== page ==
Bleeding During Pregnancy

Category: Pregnancy / Rate this article / Hits: 9567

It is usually not a cause for concern but how do you know when you should see your gynaecologist?

WORDS RACHEL LIM

It is terrifying and unnerving to experience any form of bleeding when you are expecting a baby. It feels worse when you turn to Google and surf pregnancy forums reading comments from other women feeling just as paranoid as you. It is best to learn about the causes of bleeding during pregnancy and what you should do if it happens to you.

Some Causes of Innocuous Spotting
✦    Implantation Bleeding
✦    Sexual Intercourse
✦    Exercise
✦    Internal Examination by Obstetrician
✦    Vaginal Infections
✦    Placenta Previa
✦    Normal Start to Labour (After week 37)

When Bleeding Can Be a Sign of a Serious Condition
Abnormal Pregnancy:
Ectopic Pregnancy – When a fertilised egg implants somewhere other than the uterus, usually in one of the fallopian tubes. The pregnancy cannot progress normally and can be life-threatening to the mother if left untreated.
    
Symptoms of an ectopic pregnancy develop in the fourth to the twelfth week of pregnancy. Vaginal bleeding due to an ectopic pregnancy often starts and stops, and may be watery and dark brown in colour. It is often accompanied with a low-down tummy pain on one side and shoulder tip pain.

Chemical Pregnancy
When a fertilised egg does not complete its implantation, resulting in bleeding one week after your regular period is due. If you have three or more chemical pregnancies in a row, your doctor may want to run tests to rule out any medical problems (e.g. clotting disorder or thyroid condition).

Molar Pregnancy
When a fertilised egg develops into a mole instead of into a normal embryo. Bleeding might be bright red or a brownish discharge, continuous or intermittent, light or heavy. The bleeding could start as early as the sixth week or as late as the twelfth week. Other symptoms include abdominal swelling because the uterus is growing more rapidly than usual.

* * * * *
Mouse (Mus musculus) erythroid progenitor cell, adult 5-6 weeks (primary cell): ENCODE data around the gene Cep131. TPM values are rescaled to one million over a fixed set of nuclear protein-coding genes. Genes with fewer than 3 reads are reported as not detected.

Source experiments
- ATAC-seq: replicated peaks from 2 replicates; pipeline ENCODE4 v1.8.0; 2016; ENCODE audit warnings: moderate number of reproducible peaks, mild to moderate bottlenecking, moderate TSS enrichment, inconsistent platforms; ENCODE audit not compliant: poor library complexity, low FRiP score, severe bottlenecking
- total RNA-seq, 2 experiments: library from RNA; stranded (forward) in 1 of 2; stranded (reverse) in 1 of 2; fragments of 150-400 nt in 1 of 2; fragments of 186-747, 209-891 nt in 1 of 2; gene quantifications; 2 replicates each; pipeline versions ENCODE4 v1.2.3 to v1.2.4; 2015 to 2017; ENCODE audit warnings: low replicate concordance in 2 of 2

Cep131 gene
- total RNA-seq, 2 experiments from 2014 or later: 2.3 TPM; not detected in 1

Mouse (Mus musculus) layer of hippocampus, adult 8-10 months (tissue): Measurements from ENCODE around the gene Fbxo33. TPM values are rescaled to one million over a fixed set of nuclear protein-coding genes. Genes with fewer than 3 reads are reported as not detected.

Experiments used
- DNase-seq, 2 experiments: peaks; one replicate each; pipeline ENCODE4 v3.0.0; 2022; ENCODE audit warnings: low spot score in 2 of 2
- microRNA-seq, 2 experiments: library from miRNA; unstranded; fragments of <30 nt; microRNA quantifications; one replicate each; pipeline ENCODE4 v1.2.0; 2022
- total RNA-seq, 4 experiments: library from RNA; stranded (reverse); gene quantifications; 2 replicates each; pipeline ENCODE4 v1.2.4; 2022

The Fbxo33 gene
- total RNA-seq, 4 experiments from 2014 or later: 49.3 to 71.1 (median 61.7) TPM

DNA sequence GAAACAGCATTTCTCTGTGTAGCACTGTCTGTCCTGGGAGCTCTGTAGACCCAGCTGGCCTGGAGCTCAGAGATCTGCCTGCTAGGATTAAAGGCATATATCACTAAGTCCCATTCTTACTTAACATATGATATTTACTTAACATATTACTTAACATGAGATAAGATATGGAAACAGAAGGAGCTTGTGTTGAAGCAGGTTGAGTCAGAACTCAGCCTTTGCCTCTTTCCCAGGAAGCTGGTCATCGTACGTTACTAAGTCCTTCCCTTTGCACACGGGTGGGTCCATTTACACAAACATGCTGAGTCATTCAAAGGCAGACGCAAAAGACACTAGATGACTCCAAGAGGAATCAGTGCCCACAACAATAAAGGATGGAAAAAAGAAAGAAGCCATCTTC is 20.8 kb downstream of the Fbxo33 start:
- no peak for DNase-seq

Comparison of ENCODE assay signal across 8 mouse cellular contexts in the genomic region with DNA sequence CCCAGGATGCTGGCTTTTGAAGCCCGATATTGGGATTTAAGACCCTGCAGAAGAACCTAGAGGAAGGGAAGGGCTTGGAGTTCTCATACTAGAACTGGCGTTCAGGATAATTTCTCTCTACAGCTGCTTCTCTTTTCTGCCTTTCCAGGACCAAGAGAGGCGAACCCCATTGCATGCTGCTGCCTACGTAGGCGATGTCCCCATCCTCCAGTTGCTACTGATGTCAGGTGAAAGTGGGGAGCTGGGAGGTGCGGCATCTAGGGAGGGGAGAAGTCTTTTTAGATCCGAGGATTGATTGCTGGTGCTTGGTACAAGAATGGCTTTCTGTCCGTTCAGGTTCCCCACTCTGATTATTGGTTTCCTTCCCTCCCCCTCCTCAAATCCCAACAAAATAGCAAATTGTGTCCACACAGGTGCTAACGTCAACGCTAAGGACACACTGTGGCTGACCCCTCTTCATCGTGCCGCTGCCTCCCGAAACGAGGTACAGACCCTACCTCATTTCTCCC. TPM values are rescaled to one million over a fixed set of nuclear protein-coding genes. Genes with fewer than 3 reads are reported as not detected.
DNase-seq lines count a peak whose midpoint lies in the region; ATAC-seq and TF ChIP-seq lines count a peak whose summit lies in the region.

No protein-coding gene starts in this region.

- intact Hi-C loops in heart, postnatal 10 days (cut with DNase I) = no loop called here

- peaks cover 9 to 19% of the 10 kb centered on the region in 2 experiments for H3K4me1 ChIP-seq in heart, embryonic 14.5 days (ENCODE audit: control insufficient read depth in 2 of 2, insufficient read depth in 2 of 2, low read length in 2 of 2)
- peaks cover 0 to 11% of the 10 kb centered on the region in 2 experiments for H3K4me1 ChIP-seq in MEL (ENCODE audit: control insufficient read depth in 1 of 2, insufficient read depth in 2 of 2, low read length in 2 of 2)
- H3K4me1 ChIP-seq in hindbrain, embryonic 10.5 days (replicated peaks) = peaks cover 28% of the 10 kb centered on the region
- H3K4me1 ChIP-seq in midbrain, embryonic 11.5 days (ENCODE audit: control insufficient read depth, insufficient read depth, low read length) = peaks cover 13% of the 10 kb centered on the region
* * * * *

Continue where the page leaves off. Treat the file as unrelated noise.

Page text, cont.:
A Dilation and Curettage (D&C) will be performed to remove the abnormal tissue. Your practitioner will continue to monitor if any residual abnormal cells have spread to other parts of your body and if the abnormal tissue is growing back, through chest X-rays and your Human Chorionic Gonadotropin (hCG) levels. In view of the need to monitor hCG levels, you need to wait for at least a year before trying to conceive again.

Subchorionic Hematoma:
The accumulation of blood within the folds of the chorion or between the uterus and the placenta. The majority of such cases resolve by themselves. However, in rare cases, the placenta separates from the uterine wall and may cause miscarriage and preterm labour.

Miscarriage:
Spontaneous loss of pregnancy in the first 20 weeks. Vaginal bleeding is often accompanied by cramping and abdominal pain.

Pre-term Labour:
When labour starts before 37 weeks of pregnancy. Vaginal bleeding may be accompanied by contractions, diarrhoea, pelvic pressure and/or back pain. The earlier premature birth happens, the greater the health risks to the baby.

If It Happens To You...
Provide the following information to your doctor for him to be able to advise you on whether it is serious enough to warrant a trip down to the clinic or hospital:
✦    Colour of blood. (Pink, brownish or bright red)
✦    Are there clots?
✦    Onset. (Date and time)
✦    What were you doing when it started? (Sexual intercourse, vaginal examination or exercise)
✦    Amount. (Size of a coin or soaking through a sanitary pad)
✦    Are you in pain?
✦    Is this a recurrence?

Though the vast majority of spotting is harmless, any bleeding during pregnancy warrants your immediate attention.

Thanks for sharing!